Scooter Gennett becomes first player in Reds history with four-homer game

Scooter Gennett becomes first player in Reds history with four-homer game


CINCINNATI -- Scooter Gennett hit four home runs , matching the major league record, and finished with 10 RBIs as the Cincinnati Reds routed the slumping St. Louis Cardinals 13-1 on Tuesday night.

Gennett became the 17th player to homer four times in one game - and perhaps the least likely. A scrappy second baseman who was claimed off waivers from Milwaukee in late March, he began the night with 38 career home runs in five seasons, including three this year.

Josh Hamilton was the previous player to hit four home runs in one game, for Texas against Baltimore in May 2012.

The 27-year-old Gennett singled his first time up and then homered in four straight at-bats , including a grand slam . His 10 RBIs tied Cincinnati's club record.

Gennett snapped an 0-for-19 slump during the Reds' 4-2 win over the Cardinals on Monday. He went 5 for 5 on Tuesday and raised his batting average 32 points to .302.

Since being picked up by the Reds late in spring training, Gennett has played a utility role for Cincinnati. He started in left field Tuesday night.

The last National League player to hit four home runs in one game was Shawn Green for the Los Angeles Dodgers against Milwaukee in May 2002.

Gennett hit an RBI single and his second career slam off St. Louis starter Adam Wainwright (6-4), who brought a long scoreless streak into the game but couldn't handle a team that has hit him like no other. He lasted only 3 2/3 innings and gave up nine runs for just the third time in his career.

The last time? Also against Cincinnati in 2013.

Gennett's grand slam was the first Wainwright had allowed since 2012.

Eugenio Suarez's bases-loaded triple in the fourth ended Wainwright's outing. Gennett followed with his fifth homer of the season off John Gant, and then hit a solo shot off the right-hander.

Gennett got his second curtain call of the game after his two-run shot off John Brebbia in the eighth.

Tim Adleman (4-2) gave up one run - on Stephen Piscotty's homer - in seven innings.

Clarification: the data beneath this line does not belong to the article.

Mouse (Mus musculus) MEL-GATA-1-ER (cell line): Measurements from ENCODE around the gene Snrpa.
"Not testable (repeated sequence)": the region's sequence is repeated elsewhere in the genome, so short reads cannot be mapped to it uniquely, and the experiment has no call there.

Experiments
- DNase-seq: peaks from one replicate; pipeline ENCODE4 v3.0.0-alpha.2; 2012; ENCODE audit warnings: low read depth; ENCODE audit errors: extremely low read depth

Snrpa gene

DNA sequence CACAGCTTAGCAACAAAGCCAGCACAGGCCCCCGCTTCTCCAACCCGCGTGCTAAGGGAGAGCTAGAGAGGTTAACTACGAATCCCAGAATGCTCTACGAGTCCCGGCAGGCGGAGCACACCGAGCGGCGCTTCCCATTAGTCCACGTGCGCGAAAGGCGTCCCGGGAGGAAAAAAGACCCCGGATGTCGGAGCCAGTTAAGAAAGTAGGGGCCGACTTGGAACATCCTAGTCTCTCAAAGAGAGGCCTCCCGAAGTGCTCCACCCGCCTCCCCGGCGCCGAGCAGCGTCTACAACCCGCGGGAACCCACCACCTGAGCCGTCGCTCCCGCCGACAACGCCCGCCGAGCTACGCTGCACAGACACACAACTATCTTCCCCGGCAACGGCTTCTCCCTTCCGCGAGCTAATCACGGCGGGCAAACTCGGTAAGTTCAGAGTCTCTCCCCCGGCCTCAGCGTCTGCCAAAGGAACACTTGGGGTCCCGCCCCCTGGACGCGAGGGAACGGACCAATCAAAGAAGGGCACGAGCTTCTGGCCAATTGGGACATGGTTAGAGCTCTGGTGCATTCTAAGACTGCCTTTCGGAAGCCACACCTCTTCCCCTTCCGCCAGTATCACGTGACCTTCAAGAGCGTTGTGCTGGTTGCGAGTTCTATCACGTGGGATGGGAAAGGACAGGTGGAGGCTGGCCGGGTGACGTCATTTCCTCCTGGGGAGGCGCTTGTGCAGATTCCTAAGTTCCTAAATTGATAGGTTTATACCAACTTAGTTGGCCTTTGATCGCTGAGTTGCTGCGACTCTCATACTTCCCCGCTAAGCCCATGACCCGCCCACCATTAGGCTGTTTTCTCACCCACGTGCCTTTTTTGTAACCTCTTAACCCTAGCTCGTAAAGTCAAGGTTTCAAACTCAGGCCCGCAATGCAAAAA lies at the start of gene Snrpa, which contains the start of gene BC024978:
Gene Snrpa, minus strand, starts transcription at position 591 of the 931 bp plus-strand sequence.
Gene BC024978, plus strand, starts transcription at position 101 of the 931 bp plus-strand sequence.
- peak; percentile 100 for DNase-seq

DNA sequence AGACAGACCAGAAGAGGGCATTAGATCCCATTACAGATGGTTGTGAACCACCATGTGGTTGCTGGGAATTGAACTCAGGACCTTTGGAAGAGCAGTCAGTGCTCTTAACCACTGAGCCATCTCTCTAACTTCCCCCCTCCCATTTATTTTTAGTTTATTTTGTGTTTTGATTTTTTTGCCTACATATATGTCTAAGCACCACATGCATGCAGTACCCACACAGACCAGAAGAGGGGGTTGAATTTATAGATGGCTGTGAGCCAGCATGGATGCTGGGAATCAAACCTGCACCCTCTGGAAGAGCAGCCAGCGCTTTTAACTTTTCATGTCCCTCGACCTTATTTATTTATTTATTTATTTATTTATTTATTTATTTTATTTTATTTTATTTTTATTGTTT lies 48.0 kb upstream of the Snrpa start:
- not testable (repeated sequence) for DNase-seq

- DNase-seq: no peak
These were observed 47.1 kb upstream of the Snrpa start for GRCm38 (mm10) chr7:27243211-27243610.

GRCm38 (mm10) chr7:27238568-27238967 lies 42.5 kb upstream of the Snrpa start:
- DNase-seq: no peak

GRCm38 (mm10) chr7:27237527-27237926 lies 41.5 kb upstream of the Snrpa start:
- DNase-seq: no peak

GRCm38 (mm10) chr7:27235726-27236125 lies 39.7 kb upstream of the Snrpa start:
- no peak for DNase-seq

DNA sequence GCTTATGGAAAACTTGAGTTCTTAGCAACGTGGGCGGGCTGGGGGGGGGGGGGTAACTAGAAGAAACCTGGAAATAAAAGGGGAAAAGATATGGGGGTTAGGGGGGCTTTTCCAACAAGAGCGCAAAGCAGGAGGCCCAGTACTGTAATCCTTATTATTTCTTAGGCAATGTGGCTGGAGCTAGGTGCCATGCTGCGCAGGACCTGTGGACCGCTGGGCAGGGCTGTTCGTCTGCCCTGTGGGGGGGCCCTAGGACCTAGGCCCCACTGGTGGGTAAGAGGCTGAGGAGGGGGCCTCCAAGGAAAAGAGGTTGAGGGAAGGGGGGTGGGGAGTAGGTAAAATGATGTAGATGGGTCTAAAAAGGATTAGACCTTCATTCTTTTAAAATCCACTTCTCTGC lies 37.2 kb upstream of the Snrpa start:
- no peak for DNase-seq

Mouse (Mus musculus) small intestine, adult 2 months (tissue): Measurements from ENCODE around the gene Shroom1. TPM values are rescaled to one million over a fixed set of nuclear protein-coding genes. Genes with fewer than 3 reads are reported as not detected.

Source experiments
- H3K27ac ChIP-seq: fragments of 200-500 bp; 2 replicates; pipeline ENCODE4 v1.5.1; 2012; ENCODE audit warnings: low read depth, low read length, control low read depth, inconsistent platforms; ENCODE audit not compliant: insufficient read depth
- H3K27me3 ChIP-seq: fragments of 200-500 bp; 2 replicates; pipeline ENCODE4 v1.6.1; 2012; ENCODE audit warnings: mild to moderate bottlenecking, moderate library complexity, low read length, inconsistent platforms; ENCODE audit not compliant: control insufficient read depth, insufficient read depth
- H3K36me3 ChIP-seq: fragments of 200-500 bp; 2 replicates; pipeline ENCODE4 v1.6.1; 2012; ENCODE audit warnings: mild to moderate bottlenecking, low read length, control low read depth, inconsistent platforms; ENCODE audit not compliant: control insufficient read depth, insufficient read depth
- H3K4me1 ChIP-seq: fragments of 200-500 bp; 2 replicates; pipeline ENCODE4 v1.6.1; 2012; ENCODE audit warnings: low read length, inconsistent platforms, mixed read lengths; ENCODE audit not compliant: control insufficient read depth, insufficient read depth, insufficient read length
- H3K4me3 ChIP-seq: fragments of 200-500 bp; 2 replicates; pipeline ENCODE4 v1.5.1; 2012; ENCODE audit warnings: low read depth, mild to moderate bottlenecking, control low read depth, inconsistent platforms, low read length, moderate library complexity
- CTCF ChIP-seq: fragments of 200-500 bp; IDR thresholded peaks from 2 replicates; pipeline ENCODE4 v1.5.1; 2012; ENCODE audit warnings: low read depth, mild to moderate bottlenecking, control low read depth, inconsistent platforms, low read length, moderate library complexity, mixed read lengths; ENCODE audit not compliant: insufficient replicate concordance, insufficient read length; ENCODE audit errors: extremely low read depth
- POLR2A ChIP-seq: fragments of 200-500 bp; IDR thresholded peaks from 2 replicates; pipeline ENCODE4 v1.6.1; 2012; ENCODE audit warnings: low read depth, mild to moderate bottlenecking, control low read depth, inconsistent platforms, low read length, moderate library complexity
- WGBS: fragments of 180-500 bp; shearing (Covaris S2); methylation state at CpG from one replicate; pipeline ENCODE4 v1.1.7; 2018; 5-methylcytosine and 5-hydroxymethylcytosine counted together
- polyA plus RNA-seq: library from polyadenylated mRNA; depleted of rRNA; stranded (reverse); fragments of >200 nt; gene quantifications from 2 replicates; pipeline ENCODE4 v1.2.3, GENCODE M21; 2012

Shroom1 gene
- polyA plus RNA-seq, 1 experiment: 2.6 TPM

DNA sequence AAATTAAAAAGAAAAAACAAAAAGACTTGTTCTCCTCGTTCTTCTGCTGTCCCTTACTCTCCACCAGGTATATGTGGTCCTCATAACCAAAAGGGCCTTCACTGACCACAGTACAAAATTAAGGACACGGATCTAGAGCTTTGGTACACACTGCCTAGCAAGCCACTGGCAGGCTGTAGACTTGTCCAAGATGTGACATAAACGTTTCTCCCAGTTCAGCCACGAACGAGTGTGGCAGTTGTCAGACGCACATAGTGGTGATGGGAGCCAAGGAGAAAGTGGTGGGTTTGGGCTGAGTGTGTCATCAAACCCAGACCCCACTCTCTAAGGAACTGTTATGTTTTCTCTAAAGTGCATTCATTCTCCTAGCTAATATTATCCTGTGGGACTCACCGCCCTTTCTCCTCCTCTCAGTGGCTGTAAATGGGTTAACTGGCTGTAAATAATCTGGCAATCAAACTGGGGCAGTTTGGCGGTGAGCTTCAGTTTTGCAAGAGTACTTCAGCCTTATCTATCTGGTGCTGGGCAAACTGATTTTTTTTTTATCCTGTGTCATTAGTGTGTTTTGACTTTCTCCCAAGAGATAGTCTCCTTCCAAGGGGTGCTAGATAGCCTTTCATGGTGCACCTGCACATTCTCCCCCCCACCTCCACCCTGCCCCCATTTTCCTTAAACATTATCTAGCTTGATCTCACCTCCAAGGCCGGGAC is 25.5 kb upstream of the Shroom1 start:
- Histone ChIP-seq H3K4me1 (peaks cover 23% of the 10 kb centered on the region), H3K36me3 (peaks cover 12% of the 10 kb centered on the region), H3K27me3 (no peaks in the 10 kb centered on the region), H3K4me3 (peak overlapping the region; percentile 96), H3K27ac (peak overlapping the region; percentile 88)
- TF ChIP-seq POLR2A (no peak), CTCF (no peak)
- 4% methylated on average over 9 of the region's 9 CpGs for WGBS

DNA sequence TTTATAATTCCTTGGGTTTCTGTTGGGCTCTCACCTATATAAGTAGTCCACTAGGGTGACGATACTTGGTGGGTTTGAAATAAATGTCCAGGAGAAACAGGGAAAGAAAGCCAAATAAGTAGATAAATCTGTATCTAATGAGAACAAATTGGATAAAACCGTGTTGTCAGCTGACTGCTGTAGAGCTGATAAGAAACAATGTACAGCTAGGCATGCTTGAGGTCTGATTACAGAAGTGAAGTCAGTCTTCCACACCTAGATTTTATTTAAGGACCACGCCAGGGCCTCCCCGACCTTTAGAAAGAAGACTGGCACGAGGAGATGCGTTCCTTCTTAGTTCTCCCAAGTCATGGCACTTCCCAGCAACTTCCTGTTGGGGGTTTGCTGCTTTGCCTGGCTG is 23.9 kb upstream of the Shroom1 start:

The Cardinals have dropped a season-high five straight and eight of their last 10.

The Reds have won three in a row against the Cardinals for the first time since 2015. They've taken nine of their last 14 against St. Louis.

Wainwright's streak of scoreless innings ended at 17 in the first. Billy Hamilton tapped a grounder that the Cardinals let roll, and it stopped on the first base line. He advanced on a groundout and scored on Gennett's single that got the Reds rolling.

Wainwright fell to 9-11 career against Cincinnati with a 5.01 ERA.

Starting to rev things up, Hunter Pence has big night at plate and in left

Starting to rev things up, Hunter Pence has big night at plate and in left

PEORIA — Jeff Samardzija spent a couple minutes after Thursday’s start talking to reporters about how deep he thinks the Giants lineup can be. It’ll be a hell of a lot deeper if Hunter Pence keeps hitting like this. 

After a slow start to the spring, Pence is charging. He had three hits against the Padres: a triple that bounced off the top of the wall in right-center, a hard single up the middle, and a double to center. The more encouraging plays for the Giants happened in left field. Pence chased down a drive to the line in the third inning, leaving the bases loaded. He opened the fourth by going the other direction and gloving a fly ball to left-center. 

"A good game for Hunter, both ways," manager Bruce Bochy said. "He's getting more comfortable out there. You can see it with the jumps he's getting right now. It takes a little while when you change positions, but I think he's going to be fine out there."

The Giants appear set to have Austin Jackson and Pence atop the lineup against left-handed starters, and that duo could see plenty of time early. Seven of the first nine games are against the Dodgers, who have four lefty starters.